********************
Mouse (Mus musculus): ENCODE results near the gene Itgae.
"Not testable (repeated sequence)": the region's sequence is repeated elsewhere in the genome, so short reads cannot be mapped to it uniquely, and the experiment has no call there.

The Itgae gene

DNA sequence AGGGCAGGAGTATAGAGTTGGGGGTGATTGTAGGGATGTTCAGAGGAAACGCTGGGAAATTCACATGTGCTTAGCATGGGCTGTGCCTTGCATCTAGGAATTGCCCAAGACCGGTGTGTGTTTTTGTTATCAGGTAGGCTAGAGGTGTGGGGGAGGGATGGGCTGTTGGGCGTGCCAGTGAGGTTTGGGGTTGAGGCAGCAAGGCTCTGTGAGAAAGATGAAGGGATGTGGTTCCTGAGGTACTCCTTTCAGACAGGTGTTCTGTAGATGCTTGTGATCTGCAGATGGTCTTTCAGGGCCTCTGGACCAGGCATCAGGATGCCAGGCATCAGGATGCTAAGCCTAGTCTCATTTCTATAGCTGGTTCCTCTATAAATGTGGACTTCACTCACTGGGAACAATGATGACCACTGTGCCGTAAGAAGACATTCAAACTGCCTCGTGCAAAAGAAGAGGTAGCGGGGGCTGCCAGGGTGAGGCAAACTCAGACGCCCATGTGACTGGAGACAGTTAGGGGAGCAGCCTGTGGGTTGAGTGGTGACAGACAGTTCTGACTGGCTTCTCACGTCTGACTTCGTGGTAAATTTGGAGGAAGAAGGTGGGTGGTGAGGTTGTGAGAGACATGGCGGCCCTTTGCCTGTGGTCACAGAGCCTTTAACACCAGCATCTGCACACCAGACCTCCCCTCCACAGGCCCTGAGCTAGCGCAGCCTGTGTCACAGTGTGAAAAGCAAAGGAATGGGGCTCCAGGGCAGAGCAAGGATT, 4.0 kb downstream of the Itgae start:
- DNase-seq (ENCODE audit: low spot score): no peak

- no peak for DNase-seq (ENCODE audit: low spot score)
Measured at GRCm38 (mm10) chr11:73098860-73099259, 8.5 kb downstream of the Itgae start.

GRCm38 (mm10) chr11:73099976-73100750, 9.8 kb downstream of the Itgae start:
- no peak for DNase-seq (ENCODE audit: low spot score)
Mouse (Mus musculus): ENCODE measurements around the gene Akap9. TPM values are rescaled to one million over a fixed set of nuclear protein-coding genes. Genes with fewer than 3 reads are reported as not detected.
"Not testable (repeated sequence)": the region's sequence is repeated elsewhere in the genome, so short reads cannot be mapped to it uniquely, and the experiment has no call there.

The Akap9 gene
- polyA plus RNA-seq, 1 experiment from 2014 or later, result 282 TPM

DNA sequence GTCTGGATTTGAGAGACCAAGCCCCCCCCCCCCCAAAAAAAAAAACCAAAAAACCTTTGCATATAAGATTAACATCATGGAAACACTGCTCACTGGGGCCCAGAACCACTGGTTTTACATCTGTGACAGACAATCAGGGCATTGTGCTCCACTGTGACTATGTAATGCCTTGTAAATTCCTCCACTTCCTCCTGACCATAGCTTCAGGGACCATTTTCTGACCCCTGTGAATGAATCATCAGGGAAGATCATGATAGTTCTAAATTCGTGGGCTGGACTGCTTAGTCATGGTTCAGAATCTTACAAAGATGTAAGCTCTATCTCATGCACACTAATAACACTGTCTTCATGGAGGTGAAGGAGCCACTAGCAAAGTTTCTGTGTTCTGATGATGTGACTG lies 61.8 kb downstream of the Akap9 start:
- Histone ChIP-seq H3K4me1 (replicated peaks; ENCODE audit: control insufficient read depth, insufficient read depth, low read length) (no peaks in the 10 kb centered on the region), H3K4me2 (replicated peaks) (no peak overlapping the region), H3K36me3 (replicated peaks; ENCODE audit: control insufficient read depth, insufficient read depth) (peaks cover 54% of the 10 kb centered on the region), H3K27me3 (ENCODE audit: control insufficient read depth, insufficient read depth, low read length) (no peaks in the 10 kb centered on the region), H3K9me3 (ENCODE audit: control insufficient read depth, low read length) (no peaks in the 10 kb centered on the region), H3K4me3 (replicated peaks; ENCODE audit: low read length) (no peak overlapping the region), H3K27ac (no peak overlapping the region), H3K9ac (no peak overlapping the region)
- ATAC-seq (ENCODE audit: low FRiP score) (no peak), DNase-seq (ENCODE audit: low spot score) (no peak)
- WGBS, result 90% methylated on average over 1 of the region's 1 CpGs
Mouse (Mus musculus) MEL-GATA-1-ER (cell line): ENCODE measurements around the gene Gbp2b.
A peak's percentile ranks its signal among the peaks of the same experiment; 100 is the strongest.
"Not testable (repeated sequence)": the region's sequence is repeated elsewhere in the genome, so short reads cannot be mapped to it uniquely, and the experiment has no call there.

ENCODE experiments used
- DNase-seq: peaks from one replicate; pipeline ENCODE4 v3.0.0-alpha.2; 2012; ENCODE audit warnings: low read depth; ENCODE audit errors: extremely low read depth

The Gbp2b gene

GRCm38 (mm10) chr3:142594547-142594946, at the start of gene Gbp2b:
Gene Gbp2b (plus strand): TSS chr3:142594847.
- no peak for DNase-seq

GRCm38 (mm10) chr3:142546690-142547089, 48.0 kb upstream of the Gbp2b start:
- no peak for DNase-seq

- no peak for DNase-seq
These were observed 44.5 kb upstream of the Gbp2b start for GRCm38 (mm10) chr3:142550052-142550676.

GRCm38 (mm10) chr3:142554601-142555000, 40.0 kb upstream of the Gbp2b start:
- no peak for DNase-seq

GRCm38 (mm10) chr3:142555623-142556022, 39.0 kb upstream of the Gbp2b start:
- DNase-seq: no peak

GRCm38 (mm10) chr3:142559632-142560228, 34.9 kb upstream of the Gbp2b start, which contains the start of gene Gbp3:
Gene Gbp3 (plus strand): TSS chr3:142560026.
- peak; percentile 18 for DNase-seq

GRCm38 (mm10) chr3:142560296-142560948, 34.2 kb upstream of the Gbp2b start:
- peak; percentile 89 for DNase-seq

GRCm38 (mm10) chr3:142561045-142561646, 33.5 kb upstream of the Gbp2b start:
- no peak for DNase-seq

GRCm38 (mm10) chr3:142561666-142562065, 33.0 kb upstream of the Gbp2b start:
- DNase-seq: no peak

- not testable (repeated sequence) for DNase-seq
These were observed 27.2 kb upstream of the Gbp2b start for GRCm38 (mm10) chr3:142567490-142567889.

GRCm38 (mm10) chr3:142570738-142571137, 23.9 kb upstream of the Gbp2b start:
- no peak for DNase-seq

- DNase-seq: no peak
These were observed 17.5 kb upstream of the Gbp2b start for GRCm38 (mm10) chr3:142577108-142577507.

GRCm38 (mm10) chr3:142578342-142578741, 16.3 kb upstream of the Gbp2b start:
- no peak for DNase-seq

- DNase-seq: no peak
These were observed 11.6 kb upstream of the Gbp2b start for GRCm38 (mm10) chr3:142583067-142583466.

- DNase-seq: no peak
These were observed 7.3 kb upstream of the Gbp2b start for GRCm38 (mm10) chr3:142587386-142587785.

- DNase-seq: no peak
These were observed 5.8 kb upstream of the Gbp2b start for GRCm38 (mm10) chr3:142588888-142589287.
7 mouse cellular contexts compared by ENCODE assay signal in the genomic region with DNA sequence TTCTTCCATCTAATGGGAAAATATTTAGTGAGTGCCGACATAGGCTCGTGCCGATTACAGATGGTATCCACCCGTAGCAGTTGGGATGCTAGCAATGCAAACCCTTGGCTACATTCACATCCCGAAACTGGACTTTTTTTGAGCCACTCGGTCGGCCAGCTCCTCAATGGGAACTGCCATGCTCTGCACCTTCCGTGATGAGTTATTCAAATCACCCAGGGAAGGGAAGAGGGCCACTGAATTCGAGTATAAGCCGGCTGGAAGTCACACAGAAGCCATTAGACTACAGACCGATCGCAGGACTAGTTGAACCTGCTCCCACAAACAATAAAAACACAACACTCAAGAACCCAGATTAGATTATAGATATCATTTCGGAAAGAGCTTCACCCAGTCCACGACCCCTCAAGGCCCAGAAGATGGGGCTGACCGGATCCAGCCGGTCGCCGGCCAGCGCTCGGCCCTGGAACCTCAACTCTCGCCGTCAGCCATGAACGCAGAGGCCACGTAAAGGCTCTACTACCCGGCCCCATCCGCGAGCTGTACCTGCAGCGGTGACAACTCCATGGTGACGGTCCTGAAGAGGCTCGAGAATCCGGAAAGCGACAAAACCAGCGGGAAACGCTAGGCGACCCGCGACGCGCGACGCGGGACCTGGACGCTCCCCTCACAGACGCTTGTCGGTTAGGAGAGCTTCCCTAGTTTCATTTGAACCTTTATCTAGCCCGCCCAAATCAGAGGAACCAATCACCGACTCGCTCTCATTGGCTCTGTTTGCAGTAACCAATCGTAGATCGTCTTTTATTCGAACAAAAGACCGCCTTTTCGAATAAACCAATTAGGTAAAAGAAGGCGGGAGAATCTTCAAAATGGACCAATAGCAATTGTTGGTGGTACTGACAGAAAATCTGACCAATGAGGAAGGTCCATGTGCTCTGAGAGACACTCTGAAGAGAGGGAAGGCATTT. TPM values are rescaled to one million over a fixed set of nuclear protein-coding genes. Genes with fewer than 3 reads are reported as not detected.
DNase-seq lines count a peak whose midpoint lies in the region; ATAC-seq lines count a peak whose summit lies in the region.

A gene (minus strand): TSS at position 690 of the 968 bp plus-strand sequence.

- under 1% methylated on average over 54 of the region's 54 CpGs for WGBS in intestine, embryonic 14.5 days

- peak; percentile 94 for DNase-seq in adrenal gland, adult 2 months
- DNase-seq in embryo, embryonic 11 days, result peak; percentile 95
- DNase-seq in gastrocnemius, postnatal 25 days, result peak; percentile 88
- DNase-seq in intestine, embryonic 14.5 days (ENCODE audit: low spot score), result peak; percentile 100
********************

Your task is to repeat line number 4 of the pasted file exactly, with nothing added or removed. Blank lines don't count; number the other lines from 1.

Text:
DNA sequence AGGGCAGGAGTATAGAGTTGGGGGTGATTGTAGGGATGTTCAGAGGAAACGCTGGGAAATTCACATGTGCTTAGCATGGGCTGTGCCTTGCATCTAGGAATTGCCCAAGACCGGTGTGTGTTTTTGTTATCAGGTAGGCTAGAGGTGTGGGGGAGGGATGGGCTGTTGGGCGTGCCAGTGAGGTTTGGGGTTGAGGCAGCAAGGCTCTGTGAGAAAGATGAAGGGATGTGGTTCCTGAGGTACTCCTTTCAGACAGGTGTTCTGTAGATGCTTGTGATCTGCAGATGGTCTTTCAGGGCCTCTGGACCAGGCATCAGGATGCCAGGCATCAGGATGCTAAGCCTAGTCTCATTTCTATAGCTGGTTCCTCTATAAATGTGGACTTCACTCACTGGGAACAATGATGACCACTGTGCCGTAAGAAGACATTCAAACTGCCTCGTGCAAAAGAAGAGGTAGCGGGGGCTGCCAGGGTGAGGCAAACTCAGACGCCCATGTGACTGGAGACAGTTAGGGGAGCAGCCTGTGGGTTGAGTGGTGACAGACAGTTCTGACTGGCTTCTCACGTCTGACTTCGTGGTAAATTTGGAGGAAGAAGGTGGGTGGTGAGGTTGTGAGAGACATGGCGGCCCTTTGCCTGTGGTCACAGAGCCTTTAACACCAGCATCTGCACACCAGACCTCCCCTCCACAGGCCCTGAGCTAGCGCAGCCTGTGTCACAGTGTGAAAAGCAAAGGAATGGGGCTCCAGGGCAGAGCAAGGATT, 4.0 kb downstream of the Itgae start: